This page contains a Flash digital edition of a book.
and encourages them to be engaged in the process. It might very well one day be the paramedic in the back who calls out the crossing wires on approach that saves your life (as happened here a few weeks ago). Apathy, complacency and fatigue are killers.. Who among us can say that we are as sharp and vigilant on our fourth flight of the night lifting off at 5 a.m. as we were on our first lift off 11 hours ear- lier? You have to be or don’t go! It is so easy to take as routine the business of de- parting the base on a call. There are no routine departures and any liftoff could be your last unless all aboard are alert, engaged and communicating. It is para- mount that you demand this every time. Unfortunately I think it is human na- ture that the more we get away with do- ing something, no matter how risky, the more comfortable we become with it. While the pilot will ultimately bear the responsibility if something goes wrong, there are no ranks aboard an EMS heli- copter. Each one of you has the duty to cancel or abort a mission when the focus of what you are doing, safely operating in an aircraft, takes a back seat to some secondary task. You do the patient no good whatsoever to pick them up from that accident scene only to kill them in a helicopter crash.

In recent months I have taken a more active role in briefings, encouraging crews to be engaged and communicate how they would respond to this situation or that scenario. One thing I discovered is that very few have any plan of action for their own survival. Some had a blind trust in their pilots, Flattering but dumb. Some were comfortable sleeping on the out bound legs, a dereliction of their re- sponsibilities as fellow crew. Many if not most were ambiguous about expressing their being ‘uncomfortable’ with current weather, fuel status, cruising altitudes, LZ’s or any number of other events that might be considered less than safe oper- ating practices. I have, on occasion, told my crews that my job during the next 12 hours is to kill them in a horrific heli- copter crash and that it is their responsi- bility to not let me. Harsh, morbid, rude and not well received by some, but it is a wake up call for some of them and for me, to not strap on a 9000 pound aircraft and defy the laws of gravity without truly respecting the potential consequences of • August 2009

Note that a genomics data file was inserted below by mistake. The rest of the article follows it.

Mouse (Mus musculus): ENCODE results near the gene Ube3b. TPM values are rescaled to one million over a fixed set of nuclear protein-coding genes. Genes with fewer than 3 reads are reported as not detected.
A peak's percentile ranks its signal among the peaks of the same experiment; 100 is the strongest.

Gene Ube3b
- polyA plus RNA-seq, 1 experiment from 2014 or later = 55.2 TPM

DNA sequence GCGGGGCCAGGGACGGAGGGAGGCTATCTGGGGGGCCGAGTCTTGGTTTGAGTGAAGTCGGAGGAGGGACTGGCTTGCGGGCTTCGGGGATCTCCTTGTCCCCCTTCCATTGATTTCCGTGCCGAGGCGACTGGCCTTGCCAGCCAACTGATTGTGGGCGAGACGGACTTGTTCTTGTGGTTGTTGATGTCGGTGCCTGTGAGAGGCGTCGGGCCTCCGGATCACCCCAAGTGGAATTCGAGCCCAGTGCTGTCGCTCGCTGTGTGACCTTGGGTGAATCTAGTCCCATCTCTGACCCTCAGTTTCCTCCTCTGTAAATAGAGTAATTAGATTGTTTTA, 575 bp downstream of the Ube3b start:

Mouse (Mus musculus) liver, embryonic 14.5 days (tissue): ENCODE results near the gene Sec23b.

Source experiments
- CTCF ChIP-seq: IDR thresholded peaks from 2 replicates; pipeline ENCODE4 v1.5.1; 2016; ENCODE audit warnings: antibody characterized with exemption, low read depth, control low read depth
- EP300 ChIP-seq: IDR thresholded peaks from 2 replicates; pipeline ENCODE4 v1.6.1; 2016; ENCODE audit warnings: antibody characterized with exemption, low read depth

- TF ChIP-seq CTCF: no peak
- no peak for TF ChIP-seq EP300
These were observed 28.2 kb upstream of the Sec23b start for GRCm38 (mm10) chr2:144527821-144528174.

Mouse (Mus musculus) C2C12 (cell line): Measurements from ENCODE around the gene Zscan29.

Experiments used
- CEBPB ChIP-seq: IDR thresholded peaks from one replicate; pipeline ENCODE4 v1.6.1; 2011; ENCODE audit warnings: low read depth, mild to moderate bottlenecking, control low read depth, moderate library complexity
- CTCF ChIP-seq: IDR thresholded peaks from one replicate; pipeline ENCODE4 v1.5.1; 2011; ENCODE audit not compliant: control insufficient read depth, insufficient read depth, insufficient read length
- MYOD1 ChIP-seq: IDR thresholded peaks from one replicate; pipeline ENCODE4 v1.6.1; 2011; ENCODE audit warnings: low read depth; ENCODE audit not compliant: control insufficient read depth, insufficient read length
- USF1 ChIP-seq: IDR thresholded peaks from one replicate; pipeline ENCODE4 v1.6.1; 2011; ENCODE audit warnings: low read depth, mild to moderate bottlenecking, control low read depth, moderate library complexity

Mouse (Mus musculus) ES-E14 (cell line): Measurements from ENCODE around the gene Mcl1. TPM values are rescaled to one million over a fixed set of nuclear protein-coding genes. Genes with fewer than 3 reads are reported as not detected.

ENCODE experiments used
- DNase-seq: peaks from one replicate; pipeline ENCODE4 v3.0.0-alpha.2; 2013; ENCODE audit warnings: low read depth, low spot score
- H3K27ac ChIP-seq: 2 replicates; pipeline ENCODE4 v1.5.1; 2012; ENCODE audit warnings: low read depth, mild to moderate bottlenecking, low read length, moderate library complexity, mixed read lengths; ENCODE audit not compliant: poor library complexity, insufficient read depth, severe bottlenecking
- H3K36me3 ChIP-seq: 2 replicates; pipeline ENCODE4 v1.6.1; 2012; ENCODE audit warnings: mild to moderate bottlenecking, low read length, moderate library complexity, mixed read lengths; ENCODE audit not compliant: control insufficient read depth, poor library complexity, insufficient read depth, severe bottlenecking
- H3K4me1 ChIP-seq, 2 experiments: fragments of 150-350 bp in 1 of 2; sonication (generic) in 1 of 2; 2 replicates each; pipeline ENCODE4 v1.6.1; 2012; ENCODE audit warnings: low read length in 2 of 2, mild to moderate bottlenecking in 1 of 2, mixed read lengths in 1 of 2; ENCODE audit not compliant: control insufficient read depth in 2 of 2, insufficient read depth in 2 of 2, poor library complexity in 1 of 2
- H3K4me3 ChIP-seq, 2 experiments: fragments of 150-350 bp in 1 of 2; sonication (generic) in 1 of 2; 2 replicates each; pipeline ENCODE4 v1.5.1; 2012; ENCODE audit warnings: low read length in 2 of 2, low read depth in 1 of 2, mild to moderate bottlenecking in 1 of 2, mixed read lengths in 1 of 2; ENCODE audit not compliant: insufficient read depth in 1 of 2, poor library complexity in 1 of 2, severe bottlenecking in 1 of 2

every decision that we will make. While I have no way of knowing what happened aboard any of those helicopters that became statistics last year, I would bet that not one crew member on any one of those aircraft, when the call came in walked out of their bases and got on board their respective helicopters, was thinking that this was going to be the last

flight of their lives, or that when they left for work that day they had seen their fam- ilies for the last time.

My recommendations:

1. Work methodically, with purpose and constantly evaluate yourself and the manner in which you perform your du- ties. Seek out

Continued on page 12 Page 1  |  Page 2  |  Page 3  |  Page 4  |  Page 5  |  Page 6  |  Page 7  |  Page 8  |  Page 9  |  Page 10  |  Page 11  |  Page 12  |  Page 13  |  Page 14  |  Page 15  |  Page 16  |  Page 17  |  Page 18  |  Page 19  |  Page 20  |  Page 21  |  Page 22  |  Page 23  |  Page 24  |  Page 25  |  Page 26  |  Page 27  |  Page 28  |  Page 29  |  Page 30  |  Page 31  |  Page 32  |  Page 33  |  Page 34  |  Page 35  |  Page 36  |  Page 37  |  Page 38  |  Page 39  |  Page 40  |  Page 41  |  Page 42  |  Page 43  |  Page 44  |  Page 45  |  Page 46  |  Page 47  |  Page 48  |  Page 49  |  Page 50  |  Page 51  |  Page 52
Produced with Yudu -